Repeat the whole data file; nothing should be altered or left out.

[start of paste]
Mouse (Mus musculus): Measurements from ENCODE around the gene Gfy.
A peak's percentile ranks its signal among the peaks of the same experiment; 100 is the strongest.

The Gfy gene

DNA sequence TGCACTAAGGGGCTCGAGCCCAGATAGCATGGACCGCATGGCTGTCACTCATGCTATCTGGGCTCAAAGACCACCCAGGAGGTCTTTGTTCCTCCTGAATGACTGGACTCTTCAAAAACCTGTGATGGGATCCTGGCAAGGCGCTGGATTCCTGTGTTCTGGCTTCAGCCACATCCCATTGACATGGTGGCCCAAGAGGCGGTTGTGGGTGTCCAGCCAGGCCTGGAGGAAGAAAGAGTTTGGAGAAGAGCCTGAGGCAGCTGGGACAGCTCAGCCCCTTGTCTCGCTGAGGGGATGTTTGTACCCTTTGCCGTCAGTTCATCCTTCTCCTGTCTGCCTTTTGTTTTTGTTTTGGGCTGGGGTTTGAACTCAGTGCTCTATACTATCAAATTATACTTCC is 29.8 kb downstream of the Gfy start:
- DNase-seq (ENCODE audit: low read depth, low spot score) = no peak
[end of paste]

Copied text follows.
Mouse (Mus musculus): Measurements from ENCODE around the gene Gfy.
A peak's percentile ranks its signal among the peaks of the same experiment; 100 is the strongest.

The Gfy gene

DNA sequence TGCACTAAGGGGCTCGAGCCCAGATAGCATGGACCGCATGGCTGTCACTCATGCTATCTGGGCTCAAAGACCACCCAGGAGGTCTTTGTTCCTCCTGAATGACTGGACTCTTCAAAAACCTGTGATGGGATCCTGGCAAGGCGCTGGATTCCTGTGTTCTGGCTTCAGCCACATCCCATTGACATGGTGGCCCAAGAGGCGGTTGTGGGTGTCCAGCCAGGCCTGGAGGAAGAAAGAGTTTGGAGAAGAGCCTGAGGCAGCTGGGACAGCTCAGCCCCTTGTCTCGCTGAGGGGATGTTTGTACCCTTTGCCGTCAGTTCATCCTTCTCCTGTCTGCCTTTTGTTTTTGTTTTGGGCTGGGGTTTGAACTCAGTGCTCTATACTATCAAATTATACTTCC is 29.8 kb downstream of the Gfy start:
- DNase-seq (ENCODE audit: low read depth, low spot score) = no peak